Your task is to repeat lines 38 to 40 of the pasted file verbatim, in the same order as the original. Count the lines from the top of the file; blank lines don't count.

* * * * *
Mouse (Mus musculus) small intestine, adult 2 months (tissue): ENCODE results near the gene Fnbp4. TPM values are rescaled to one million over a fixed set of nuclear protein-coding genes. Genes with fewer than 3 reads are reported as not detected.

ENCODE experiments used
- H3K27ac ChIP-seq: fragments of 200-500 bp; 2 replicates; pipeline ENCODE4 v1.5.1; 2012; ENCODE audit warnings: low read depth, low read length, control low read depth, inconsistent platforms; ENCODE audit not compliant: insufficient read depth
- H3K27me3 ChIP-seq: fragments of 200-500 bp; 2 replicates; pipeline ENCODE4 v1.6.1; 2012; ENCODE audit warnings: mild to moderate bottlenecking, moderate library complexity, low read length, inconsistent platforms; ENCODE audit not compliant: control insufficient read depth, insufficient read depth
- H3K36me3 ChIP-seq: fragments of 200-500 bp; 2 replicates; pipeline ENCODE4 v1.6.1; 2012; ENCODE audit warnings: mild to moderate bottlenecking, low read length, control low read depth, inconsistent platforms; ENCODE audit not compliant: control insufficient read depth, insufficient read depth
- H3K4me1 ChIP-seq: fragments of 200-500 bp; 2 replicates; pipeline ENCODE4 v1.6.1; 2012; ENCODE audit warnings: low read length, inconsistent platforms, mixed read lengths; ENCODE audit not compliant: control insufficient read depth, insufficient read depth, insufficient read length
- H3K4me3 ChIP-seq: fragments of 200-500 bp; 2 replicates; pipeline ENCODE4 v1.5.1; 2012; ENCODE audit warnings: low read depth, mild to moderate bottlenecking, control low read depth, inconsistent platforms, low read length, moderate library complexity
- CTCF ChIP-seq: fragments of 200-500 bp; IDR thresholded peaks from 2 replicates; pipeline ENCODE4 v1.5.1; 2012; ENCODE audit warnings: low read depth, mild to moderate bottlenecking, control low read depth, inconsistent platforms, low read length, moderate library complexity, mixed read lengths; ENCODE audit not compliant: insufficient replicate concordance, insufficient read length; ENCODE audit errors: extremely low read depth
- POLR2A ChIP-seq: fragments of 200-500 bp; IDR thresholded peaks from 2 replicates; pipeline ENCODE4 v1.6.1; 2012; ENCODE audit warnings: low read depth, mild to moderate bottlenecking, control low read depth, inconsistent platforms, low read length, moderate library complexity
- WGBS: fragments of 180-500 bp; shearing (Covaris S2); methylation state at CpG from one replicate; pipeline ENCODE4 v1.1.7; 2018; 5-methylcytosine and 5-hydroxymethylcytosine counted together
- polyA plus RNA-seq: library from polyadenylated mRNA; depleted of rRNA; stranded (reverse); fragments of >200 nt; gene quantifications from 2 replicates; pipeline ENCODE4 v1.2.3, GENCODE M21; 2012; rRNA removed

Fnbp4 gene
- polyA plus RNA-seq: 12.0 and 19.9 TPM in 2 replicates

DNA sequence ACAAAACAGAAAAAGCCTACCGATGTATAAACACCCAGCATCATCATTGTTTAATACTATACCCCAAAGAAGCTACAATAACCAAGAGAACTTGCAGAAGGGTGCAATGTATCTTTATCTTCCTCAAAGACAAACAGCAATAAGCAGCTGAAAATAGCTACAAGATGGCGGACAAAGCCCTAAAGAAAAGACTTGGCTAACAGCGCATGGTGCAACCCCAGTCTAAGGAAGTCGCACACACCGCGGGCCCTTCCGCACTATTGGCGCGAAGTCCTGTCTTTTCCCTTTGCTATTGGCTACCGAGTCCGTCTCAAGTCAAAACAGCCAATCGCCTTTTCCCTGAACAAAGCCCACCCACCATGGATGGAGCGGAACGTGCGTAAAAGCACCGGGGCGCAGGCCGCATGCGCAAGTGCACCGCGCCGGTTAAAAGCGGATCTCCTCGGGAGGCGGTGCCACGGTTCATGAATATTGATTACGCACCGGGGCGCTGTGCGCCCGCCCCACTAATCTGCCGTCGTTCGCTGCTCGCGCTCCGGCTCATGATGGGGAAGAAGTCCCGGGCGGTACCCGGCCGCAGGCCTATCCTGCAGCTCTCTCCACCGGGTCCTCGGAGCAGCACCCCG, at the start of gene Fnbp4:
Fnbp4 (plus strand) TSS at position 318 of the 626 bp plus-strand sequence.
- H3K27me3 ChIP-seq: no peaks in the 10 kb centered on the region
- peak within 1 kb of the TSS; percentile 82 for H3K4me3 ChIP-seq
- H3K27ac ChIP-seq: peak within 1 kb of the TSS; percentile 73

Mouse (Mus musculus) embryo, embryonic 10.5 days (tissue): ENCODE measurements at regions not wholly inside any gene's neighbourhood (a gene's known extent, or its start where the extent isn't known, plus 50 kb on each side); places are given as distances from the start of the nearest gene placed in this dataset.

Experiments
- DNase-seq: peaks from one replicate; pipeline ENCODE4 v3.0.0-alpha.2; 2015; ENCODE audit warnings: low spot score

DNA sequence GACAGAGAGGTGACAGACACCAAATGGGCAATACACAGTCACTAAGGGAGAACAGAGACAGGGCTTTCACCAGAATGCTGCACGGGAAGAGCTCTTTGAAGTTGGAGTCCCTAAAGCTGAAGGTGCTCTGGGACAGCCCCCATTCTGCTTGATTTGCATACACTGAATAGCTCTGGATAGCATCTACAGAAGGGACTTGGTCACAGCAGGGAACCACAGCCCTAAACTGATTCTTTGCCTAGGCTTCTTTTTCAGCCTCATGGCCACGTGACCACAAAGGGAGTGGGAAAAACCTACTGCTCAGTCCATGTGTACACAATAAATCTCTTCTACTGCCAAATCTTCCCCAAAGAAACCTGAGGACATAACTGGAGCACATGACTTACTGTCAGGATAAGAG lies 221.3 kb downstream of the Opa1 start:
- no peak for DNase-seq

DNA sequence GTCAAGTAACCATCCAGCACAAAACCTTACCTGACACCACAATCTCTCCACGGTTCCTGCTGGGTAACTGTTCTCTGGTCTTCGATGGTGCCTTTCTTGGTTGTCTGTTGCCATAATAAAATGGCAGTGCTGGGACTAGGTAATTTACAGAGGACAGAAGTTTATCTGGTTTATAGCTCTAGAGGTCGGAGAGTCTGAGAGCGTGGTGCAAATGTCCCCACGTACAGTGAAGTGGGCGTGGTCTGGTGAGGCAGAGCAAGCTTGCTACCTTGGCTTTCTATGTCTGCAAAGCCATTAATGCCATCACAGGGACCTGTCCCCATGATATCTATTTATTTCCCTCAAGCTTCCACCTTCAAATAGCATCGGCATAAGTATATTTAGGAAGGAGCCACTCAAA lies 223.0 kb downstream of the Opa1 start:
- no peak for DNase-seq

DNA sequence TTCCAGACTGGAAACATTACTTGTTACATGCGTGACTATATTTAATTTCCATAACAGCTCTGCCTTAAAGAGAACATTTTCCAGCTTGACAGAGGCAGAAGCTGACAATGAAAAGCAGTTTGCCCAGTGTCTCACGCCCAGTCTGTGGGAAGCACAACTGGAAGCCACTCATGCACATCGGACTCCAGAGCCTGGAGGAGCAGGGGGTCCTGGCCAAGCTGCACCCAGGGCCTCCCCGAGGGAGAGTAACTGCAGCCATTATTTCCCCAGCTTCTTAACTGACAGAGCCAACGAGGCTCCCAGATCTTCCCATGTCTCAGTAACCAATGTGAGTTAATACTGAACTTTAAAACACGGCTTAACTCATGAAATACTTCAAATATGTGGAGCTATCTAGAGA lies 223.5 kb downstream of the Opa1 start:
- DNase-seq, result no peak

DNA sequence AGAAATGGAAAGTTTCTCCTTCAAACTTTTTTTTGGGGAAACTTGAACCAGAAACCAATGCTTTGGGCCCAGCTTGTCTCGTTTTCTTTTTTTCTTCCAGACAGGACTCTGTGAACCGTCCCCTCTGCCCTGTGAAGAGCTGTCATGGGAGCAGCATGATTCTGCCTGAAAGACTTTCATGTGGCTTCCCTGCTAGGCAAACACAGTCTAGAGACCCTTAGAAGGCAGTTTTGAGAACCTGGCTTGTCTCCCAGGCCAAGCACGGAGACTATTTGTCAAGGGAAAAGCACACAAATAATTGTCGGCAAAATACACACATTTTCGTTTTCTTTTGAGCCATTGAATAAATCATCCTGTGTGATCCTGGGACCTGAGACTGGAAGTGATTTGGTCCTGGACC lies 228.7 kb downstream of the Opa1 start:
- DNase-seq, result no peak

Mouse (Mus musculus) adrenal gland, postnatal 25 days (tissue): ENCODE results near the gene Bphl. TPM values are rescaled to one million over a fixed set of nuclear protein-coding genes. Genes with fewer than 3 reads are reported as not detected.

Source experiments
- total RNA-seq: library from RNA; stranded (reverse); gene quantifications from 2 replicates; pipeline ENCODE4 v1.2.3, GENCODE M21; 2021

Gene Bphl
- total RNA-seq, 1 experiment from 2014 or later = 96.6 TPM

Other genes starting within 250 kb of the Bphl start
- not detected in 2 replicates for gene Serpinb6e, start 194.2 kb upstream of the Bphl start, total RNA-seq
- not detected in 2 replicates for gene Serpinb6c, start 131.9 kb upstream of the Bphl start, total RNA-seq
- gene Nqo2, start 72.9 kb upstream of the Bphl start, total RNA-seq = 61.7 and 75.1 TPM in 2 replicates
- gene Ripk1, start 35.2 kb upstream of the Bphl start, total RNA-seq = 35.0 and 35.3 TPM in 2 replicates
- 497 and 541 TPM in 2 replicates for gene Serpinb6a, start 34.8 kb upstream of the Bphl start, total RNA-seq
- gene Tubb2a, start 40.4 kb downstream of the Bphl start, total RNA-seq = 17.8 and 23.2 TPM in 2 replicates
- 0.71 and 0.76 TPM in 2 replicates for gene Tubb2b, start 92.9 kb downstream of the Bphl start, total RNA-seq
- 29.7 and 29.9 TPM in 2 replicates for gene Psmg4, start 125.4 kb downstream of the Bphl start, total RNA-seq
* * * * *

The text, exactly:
- gene Nqo2, start 72.9 kb upstream of the Bphl start, total RNA-seq = 61.7 and 75.1 TPM in 2 replicates
- gene Ripk1, start 35.2 kb upstream of the Bphl start, total RNA-seq = 35.0 and 35.3 TPM in 2 replicates
- 497 and 541 TPM in 2 replicates for gene Serpinb6a, start 34.8 kb upstream of the Bphl start, total RNA-seq